Acquired von Willebrand syndrome and factor VIII in patients with moderate to severe mitral regurgitation undergoing transcatheter mitral valve repair

Christine Meindl, Michael Paulus, Theresia Koller, Dominik Rogalski, Michael Hamerle, Christian Schach, Stefan Buchner, Florian Zeman, Lars S. Maier, Kurt Debl, Bernhard Unsöld, Christoph Birner
2020
and Hypothesis: The acquired von Willebrand syndrome (AvWS), which predisposes to bleeding events, is often related to valvular heart diseases. We investigated possible implications of AvWS and factor VIII levels in patients with moderate to severe mitral regurgitation (MR) undergoing transcatheter mitral valve repair (TMVR). Methods and Results: 123 patients with moderate to severe MR were prospectively enrolled. Complete measurements of von Willebrand Factor activity (vWFAct), von Willebrand
more » ... t), von Willebrand Factor antigen (vWFAg), and factor VIII expression before and 4 weeks after TMVR were available in 85 patients. At baseline, seven patients had a history of gastrointestinal bleeding, two patients suffered bleeding events during their hospital stay, and one patient had a bleeding 4 weeks after TMVR. Even though vWFAct, vWFAct/vWFAg ratio and vWFAg values did not change after TMVR, we observed a significantly lower vWFAct/vWFAg ratio in patients with primary MR as compared to patients with secondary MR both at baseline (p = 0.022) and 4 weeks following the TMVR procedure (p = 0.003). Additionally, patients with a mean mitral valve gradient ≥4 mmHg after TMVR had significantly lower vWFAct/vWFAg ratios as compared to patients with a mean mitral valve gradient <4 mmHg (p = 0.001). Conclusions: MR of primary etiology was associated with lower vWFAct/vWFAg ratio, hinting toward HMWM loss due to shear stress caused by eccentric regurgitation jets. In addition, morphological changes leading to postprocedural transmitral gradients ≥4 mmHg were related to lower vWFAct/vWFAg ratio 4 weeks after the procedure. Alterations of the vWFAct/vWFAg ratio in turn did not translate into a greater risk for bleeding events.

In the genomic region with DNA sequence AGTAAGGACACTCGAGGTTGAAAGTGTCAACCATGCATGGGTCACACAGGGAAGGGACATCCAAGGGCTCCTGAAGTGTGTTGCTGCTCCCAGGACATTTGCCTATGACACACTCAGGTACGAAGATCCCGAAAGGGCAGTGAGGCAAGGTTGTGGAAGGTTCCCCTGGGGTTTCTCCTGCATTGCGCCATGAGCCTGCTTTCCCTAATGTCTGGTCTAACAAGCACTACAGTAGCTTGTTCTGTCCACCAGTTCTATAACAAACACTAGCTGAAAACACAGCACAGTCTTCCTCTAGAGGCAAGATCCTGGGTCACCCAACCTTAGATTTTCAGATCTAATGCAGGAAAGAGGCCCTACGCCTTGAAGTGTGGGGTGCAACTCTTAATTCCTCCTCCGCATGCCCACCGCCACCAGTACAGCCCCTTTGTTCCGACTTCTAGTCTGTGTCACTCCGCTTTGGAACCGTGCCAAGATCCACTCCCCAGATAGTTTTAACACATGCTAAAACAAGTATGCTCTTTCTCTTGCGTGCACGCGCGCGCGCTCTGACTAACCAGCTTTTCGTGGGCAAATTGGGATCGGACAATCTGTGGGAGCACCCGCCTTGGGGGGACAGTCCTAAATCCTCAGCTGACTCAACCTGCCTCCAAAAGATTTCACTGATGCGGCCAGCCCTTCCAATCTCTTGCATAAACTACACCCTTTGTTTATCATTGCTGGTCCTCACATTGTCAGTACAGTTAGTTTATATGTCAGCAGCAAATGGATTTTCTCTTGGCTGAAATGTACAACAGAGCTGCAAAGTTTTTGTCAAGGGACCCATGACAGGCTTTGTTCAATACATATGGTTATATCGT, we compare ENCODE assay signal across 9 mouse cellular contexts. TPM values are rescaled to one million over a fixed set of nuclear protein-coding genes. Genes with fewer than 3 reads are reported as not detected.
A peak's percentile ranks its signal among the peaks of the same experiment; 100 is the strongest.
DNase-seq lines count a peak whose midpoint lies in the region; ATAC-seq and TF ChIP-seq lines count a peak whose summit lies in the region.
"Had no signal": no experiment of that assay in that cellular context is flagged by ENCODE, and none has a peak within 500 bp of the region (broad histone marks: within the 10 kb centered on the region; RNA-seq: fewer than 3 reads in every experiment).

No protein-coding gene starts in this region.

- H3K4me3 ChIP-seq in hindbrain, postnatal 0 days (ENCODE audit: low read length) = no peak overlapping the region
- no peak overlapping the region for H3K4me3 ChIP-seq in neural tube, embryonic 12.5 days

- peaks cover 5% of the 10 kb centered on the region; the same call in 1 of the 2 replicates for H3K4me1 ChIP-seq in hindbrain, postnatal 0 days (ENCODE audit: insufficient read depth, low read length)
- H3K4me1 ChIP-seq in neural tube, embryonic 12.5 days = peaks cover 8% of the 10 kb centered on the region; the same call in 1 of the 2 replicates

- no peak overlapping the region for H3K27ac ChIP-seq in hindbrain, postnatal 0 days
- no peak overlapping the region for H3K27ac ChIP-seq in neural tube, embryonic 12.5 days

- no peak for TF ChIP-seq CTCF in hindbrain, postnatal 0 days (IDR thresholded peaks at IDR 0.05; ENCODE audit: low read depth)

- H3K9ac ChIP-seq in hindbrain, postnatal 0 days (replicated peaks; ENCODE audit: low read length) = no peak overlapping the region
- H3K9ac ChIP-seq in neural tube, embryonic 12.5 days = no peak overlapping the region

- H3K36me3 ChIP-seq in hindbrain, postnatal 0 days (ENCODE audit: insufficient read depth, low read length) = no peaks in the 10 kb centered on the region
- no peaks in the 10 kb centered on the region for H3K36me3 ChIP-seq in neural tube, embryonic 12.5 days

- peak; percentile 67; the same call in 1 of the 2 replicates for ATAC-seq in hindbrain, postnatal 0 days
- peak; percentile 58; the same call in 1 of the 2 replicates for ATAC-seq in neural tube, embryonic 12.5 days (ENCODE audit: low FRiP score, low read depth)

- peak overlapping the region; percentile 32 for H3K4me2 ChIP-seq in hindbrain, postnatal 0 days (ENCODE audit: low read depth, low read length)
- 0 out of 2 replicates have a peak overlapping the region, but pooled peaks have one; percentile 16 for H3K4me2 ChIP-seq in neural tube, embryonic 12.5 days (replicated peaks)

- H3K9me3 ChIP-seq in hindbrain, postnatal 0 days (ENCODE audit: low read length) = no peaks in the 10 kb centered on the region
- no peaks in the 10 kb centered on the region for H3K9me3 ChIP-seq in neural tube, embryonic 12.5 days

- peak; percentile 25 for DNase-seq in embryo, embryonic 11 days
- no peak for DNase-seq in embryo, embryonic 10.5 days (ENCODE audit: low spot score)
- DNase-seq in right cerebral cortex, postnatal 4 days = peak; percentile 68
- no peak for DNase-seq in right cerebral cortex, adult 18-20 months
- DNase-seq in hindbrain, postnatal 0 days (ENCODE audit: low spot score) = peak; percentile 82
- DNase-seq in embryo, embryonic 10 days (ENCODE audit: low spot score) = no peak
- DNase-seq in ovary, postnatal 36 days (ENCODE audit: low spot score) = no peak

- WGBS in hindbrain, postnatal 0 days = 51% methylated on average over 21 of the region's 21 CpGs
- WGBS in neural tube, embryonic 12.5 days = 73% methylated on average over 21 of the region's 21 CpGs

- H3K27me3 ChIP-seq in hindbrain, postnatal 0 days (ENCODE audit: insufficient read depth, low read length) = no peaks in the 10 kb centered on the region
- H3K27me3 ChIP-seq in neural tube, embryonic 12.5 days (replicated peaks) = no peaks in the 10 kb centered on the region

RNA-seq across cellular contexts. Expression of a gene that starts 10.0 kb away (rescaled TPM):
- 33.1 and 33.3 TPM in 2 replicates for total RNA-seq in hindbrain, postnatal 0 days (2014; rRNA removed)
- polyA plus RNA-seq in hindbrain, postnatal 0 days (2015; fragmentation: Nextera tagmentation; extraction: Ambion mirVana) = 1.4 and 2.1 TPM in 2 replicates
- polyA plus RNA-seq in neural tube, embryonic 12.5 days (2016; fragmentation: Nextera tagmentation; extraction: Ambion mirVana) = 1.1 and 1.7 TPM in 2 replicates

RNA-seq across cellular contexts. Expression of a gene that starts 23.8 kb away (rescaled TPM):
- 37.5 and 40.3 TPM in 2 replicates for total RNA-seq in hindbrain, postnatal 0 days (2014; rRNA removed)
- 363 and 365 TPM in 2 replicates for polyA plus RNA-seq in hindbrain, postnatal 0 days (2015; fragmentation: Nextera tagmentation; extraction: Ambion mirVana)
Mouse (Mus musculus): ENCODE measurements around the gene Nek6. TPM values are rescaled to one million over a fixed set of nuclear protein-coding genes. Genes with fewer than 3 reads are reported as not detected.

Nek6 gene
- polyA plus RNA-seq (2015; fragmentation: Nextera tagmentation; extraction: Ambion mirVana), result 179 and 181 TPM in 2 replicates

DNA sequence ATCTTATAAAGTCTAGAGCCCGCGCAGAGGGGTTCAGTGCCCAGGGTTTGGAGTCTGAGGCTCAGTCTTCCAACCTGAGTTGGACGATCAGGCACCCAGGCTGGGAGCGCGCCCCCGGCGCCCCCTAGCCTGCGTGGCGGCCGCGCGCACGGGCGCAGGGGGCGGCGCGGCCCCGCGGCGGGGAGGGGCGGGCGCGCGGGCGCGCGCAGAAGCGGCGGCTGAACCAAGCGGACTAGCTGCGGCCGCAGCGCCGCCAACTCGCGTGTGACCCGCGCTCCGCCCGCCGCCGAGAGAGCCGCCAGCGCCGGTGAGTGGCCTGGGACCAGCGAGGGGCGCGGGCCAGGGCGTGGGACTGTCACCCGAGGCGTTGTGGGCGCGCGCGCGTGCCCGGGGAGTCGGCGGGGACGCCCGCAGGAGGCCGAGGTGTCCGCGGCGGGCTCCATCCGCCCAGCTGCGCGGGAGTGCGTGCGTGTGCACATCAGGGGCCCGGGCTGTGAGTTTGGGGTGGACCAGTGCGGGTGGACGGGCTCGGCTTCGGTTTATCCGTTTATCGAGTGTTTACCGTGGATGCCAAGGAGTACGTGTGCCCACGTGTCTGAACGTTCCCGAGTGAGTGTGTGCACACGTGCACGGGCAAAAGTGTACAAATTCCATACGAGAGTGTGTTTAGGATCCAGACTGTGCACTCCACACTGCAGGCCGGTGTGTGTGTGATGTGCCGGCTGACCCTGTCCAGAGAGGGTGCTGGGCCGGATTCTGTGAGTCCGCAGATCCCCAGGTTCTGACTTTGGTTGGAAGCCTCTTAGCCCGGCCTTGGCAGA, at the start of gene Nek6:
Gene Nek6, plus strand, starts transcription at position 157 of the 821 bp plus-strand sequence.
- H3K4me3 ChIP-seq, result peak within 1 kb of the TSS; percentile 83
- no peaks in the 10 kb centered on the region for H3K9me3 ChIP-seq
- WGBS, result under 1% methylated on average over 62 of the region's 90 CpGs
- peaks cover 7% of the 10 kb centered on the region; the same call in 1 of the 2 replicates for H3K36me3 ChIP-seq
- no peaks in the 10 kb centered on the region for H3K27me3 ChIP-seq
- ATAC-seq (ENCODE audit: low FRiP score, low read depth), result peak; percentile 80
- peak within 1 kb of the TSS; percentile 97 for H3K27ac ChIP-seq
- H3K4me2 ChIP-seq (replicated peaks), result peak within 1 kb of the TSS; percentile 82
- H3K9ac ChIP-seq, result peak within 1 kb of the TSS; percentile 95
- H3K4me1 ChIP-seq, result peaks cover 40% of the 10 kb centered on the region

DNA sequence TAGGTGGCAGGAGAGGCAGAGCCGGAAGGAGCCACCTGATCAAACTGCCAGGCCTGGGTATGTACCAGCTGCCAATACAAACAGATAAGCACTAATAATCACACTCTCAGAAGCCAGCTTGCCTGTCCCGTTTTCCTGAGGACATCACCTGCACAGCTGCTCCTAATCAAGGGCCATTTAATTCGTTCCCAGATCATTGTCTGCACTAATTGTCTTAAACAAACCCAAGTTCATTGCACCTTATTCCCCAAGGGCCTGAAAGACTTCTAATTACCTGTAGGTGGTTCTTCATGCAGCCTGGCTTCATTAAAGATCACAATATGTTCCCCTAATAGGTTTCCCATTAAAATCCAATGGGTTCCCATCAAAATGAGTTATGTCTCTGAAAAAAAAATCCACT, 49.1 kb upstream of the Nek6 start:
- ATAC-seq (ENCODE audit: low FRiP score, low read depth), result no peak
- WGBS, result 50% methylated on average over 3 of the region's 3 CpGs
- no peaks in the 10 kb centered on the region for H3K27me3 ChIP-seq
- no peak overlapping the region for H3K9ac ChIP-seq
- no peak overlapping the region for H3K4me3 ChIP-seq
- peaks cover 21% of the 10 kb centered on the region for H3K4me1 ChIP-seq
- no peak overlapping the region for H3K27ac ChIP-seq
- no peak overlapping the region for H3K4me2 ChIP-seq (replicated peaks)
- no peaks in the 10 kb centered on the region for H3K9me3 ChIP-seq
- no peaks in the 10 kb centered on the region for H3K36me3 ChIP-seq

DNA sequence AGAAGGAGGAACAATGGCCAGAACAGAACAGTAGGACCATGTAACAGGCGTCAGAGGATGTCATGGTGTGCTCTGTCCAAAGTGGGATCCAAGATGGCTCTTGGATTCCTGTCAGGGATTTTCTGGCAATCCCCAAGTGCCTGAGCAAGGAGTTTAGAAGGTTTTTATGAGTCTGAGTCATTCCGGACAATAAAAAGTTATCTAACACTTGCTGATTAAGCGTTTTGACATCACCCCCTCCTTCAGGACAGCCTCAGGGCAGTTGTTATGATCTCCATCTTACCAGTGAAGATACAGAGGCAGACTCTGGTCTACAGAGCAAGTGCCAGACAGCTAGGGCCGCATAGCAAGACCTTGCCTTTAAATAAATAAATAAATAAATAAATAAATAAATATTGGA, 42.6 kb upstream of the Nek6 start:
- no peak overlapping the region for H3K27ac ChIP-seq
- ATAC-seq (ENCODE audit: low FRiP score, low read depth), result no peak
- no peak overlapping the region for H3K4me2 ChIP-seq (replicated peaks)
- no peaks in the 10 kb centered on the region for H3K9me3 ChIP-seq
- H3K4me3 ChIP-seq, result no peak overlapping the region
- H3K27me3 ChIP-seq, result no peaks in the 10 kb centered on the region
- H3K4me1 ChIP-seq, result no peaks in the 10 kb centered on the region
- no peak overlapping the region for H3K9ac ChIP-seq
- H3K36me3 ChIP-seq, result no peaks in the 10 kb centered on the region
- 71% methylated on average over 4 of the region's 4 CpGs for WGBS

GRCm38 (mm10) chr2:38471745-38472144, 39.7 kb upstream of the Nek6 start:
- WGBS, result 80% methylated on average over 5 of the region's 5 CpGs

doi:10.5283/epub.45095 fatcat:dsmqh52nrza5zewlhndyjdcrka